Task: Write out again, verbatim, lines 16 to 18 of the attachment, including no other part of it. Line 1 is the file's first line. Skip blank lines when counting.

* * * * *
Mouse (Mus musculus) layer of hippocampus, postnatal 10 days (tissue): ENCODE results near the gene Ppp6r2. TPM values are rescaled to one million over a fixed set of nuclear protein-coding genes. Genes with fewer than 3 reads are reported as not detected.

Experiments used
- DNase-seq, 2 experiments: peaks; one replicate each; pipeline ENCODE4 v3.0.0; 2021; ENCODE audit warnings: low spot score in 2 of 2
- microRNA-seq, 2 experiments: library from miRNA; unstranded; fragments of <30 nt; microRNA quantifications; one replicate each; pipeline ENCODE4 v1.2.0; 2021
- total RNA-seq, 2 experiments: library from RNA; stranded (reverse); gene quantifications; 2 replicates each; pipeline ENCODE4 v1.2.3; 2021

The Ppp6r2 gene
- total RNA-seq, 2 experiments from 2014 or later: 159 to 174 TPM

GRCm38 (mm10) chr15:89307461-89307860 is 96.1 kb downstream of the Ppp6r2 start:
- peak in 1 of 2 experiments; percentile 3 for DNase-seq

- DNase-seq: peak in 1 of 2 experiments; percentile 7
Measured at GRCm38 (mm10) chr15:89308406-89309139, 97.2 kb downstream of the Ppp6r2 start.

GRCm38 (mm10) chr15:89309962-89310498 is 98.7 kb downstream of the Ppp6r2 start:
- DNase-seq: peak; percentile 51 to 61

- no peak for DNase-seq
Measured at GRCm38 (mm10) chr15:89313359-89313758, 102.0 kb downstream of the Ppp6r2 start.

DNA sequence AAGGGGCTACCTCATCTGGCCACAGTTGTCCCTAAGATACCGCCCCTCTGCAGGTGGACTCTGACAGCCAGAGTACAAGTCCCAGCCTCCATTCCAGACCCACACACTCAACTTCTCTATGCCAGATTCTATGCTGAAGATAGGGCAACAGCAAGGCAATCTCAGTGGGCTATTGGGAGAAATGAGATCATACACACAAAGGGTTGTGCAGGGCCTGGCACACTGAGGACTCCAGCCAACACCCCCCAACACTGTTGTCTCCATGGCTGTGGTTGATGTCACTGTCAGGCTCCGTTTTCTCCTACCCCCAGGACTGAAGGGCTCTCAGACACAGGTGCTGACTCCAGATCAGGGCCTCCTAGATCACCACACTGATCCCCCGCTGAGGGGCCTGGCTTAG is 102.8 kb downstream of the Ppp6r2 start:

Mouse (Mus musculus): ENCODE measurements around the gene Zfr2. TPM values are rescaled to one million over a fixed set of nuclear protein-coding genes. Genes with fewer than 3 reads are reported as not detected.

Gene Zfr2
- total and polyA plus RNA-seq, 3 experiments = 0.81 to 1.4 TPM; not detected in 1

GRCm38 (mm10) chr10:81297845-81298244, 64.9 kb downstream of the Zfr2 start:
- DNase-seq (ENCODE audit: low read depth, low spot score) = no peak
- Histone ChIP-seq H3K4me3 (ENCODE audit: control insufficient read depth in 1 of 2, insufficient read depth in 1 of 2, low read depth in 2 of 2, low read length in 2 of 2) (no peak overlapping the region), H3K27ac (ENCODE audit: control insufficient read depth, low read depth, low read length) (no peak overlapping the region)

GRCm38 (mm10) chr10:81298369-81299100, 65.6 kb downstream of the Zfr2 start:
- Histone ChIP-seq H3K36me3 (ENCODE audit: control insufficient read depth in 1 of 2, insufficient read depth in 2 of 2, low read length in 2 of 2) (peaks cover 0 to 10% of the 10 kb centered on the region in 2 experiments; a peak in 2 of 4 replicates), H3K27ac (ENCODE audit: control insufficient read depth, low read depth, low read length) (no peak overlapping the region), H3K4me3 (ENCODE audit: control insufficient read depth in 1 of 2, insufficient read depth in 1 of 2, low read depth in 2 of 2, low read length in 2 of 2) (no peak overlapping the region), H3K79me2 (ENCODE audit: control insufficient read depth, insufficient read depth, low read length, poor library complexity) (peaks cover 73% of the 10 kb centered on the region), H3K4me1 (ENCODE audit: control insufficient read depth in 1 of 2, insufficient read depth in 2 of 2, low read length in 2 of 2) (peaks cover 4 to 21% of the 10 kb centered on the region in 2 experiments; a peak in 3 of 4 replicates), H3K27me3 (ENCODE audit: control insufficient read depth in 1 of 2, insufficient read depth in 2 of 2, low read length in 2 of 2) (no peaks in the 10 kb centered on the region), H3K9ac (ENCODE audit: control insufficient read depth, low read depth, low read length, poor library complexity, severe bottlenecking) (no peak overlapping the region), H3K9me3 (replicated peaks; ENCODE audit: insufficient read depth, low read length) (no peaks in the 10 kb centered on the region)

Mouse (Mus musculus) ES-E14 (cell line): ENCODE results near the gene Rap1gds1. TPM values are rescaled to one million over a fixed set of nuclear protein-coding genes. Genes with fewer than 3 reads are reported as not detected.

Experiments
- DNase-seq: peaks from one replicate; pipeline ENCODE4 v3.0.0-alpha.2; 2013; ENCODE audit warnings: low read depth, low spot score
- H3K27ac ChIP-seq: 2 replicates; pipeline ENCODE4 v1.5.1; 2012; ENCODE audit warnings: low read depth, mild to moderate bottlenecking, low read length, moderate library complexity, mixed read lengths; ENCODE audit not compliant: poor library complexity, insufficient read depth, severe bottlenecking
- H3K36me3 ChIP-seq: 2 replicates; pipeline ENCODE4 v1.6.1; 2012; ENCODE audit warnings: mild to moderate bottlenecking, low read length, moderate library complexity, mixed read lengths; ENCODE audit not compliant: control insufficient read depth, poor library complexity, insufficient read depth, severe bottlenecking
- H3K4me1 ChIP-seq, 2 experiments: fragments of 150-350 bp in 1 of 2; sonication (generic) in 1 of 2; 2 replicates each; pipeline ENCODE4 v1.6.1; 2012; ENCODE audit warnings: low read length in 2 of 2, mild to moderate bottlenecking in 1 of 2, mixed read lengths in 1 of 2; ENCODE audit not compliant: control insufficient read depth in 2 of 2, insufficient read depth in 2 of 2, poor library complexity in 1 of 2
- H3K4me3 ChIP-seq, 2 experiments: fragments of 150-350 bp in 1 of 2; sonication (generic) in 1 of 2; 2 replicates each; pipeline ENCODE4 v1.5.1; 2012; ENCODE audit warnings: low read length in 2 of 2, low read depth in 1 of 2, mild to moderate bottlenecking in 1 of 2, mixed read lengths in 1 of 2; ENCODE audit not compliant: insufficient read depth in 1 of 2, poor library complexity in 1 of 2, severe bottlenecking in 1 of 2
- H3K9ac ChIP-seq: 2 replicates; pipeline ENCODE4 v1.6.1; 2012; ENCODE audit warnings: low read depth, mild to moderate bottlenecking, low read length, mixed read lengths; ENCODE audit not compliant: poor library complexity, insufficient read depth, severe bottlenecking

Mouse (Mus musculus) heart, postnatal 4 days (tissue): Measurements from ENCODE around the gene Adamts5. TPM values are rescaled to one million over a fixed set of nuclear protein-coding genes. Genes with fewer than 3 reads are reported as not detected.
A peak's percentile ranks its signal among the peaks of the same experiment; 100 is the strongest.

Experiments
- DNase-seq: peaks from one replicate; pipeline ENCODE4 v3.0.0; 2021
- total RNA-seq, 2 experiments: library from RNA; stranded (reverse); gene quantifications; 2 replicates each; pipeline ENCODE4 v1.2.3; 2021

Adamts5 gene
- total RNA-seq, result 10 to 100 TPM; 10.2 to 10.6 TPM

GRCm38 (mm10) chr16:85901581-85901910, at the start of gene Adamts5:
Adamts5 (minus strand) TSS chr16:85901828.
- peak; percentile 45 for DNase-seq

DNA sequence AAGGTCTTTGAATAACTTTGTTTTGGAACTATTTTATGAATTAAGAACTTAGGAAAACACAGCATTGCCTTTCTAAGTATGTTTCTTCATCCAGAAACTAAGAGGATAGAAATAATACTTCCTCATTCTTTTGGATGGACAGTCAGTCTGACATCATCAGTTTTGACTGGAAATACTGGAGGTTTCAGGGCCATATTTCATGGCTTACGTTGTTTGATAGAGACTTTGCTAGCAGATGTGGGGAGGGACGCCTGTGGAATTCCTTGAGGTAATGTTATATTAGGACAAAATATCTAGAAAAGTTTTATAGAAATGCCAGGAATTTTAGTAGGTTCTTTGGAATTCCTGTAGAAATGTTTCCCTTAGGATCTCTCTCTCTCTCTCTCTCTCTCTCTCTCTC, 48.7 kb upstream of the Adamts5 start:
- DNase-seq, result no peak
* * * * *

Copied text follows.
DNA sequence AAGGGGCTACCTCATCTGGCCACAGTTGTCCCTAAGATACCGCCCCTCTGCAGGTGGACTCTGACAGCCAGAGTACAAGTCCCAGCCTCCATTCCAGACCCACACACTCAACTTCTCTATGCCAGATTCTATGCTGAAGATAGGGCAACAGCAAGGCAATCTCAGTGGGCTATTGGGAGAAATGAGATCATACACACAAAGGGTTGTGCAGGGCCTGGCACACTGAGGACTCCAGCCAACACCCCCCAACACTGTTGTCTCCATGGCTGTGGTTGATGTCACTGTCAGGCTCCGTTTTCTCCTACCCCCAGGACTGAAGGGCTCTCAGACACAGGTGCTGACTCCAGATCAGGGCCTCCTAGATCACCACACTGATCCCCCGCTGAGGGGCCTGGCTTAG is 102.8 kb downstream of the Ppp6r2 start:

Mouse (Mus musculus): ENCODE measurements around the gene Zfr2. TPM values are rescaled to one million over a fixed set of nuclear protein-coding genes. Genes with fewer than 3 reads are reported as not detected.

Gene Zfr2